The plant grows in the shape of wands arching out of the soil, with shiny leaves arranged along the length. The leaves start out lighter green in colour and then progress to a darker more emerald green, earning it the name Zanzibar Gem. The ZZ is an excellent plant of choice for people with a brown thumb or are just starting out, it’s the easiest plant you could ever have and it is also an excellent air purifier.
Let’s take a look at the care tips and learn how to make the ZZ become the centrepiece in your home.
Common name: ZZ plant, Zanzibar Gem
Botanical name: Zamioculcas zamiifolia
Sunlight: Medium to Low light
Air: Well ventilated
Soil: Rich and well-draining
Water: When the soil dries out completely.
Fertilisers: Once every month
Issues: Rot due to overwatering. It does better with underwatering.
Sunlight for ZZ plant
For the ZZ, direct sunlight is great but not essential. The ZZ can survive happily in anything from bright sunlight windowsills to low light corners or your bedrooms. Brighter light ensures faster growth, sturdier stems, well-spaced leaves and in general a healthier plants. While the plants can live happily in the lowest of lights, it leads to slower growth, spaced out leaves and thinner stems, but still just as good.
Placement of ZZ plant
The ZZ will do great in almost any corner of your home, from your sunny porches to your dark aisles. If your ZZ is smaller, place it on tabletops, shelves, or windowsills. The larger plants look good anywhere large enough to keep them. Their erect compact growth make them a great fit for tight corners that have nothing going on for them. Even if you are placing your ZZ in really low light corners, sunning it weekly for a couple of hours gives them enough fuel to stay healthy and keep you happy.
Watering for ZZ plant
ZZ has tuberous bulbous roots, resembling a potato, that stores moisture to see it through the dry days. This root structure ensures that your ZZ can stay without water for long spells and does better with underwatering than overwatering. Water your ZZ when the entire potting mix is dry. Don’t let the soil stay dry for too long, as the plant will use up all the moisture stored in the roots. The frequency of watering depends on the amount of light it gets, plants in brighter light need more frequent watering and vice versa.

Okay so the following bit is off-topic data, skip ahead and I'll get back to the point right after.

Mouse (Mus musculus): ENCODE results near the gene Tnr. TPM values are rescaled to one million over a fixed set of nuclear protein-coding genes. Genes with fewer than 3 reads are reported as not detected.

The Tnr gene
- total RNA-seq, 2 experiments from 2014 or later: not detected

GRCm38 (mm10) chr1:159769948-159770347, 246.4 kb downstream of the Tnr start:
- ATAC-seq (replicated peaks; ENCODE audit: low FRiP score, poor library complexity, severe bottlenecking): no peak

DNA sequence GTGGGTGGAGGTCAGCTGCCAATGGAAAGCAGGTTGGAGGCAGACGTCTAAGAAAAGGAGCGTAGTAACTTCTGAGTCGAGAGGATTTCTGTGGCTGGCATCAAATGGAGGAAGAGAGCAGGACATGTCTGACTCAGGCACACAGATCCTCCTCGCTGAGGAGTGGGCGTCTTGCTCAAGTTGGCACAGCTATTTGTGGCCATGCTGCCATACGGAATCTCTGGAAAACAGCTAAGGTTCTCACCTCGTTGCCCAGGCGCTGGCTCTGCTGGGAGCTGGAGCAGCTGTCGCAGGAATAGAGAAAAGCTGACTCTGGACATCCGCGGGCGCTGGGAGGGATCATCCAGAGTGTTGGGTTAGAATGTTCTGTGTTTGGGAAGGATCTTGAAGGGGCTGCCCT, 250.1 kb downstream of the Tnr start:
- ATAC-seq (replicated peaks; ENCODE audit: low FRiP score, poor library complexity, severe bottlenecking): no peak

When watering an extremely dried out soil (visible cracks and soil leaving the planter walls) water in batches. Watering all at once allows the water to simply pass through the soil without getting absorbed, so water in batches and let the soil soak it all up.
Every time a plant I watered, water it thoroughly till you see some draining out of the drainage hole and always empty the under plate.
Fertilisers for ZZ plant
Feed your ZZ with a generic houseplant fertiliser every three to four weeks, diluted as instructed on the packaging. Make sure the fertilisers have the three major nutrients, nitrogen, phosphorous, and potassium. Ugaoo’s Plan-T-onic and NPK are great options for both root and foliar applications. Another great way to add nutrition to the soil is through monthly addition of vermicompost or any other organic compost.
Propagation of ZZ plant
ZZ plants can be propagated through division of the root rhizome of a mature plant, stem cuttings, and also leaf cuttings.
Take a clean sharp knife and cut through the bulbous root of a mature ZZ plant. Let the divided plants air dry for a day and then repot it in a fresh, well-draining potting mix. Similarly, take a stem cutting with a sharp clean knife or pluck a leaf from the stem (preserving the leaf stalk) and propagate the cutting in water for a few weeks till a bulbous root system develops and then transplant it into a potting mix.
Plant problems of ZZ plant
Spaced out leaves, or etiolation, is a sign of low light or a long time. Give it a few hours of direct sun every week of two for a healthy growth.
Thin spindly stems are a sign of unhealthy plant growth, give it more might and fertilise it regularly.
Yellowing leaves with wrinkled stems is a sign of underwatering or low light exposure or both. Remedy the situation for better growth.
Yellowing leaves with black mushy stems are a sign of root rot due to overwatering. Unpot the plant and wash the roots to check for rot. If there are any blackening root, cut it off and preserve the white roots. Let the root system dry out in a ventilated space for a day, away from direct light.